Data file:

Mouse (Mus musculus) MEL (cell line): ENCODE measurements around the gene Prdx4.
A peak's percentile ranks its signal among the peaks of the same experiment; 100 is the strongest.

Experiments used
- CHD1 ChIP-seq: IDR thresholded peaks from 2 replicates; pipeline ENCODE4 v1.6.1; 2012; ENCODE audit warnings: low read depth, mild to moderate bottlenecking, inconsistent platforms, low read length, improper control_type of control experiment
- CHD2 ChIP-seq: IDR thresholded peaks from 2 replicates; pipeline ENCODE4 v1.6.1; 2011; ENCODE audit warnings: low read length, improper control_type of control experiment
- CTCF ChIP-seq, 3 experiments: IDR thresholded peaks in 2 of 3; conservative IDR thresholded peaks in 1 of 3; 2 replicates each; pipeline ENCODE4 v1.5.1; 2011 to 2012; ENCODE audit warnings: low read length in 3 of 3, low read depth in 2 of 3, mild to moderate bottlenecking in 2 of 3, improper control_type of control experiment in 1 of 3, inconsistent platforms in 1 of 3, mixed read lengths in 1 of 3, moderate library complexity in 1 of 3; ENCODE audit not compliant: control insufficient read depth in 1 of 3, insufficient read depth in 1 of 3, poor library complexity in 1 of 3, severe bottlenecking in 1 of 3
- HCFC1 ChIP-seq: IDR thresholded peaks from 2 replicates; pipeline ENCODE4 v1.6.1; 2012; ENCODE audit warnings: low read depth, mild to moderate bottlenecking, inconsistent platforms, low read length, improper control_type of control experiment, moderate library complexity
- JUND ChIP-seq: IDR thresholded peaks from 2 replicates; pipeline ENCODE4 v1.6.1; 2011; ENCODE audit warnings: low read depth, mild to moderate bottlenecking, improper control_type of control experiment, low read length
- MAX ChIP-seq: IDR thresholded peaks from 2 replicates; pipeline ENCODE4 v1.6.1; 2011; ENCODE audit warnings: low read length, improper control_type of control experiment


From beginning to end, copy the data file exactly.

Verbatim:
Mouse (Mus musculus) MEL (cell line): ENCODE measurements around the gene Prdx4.
A peak's percentile ranks its signal among the peaks of the same experiment; 100 is the strongest.

Experiments used
- CHD1 ChIP-seq: IDR thresholded peaks from 2 replicates; pipeline ENCODE4 v1.6.1; 2012; ENCODE audit warnings: low read depth, mild to moderate bottlenecking, inconsistent platforms, low read length, improper control_type of control experiment
- CHD2 ChIP-seq: IDR thresholded peaks from 2 replicates; pipeline ENCODE4 v1.6.1; 2011; ENCODE audit warnings: low read length, improper control_type of control experiment
- CTCF ChIP-seq, 3 experiments: IDR thresholded peaks in 2 of 3; conservative IDR thresholded peaks in 1 of 3; 2 replicates each; pipeline ENCODE4 v1.5.1; 2011 to 2012; ENCODE audit warnings: low read length in 3 of 3, low read depth in 2 of 3, mild to moderate bottlenecking in 2 of 3, improper control_type of control experiment in 1 of 3, inconsistent platforms in 1 of 3, mixed read lengths in 1 of 3, moderate library complexity in 1 of 3; ENCODE audit not compliant: control insufficient read depth in 1 of 3, insufficient read depth in 1 of 3, poor library complexity in 1 of 3, severe bottlenecking in 1 of 3
- HCFC1 ChIP-seq: IDR thresholded peaks from 2 replicates; pipeline ENCODE4 v1.6.1; 2012; ENCODE audit warnings: low read depth, mild to moderate bottlenecking, inconsistent platforms, low read length, improper control_type of control experiment, moderate library complexity
- JUND ChIP-seq: IDR thresholded peaks from 2 replicates; pipeline ENCODE4 v1.6.1; 2011; ENCODE audit warnings: low read depth, mild to moderate bottlenecking, improper control_type of control experiment, low read length
- MAX ChIP-seq: IDR thresholded peaks from 2 replicates; pipeline ENCODE4 v1.6.1; 2011; ENCODE audit warnings: low read length, improper control_type of control experiment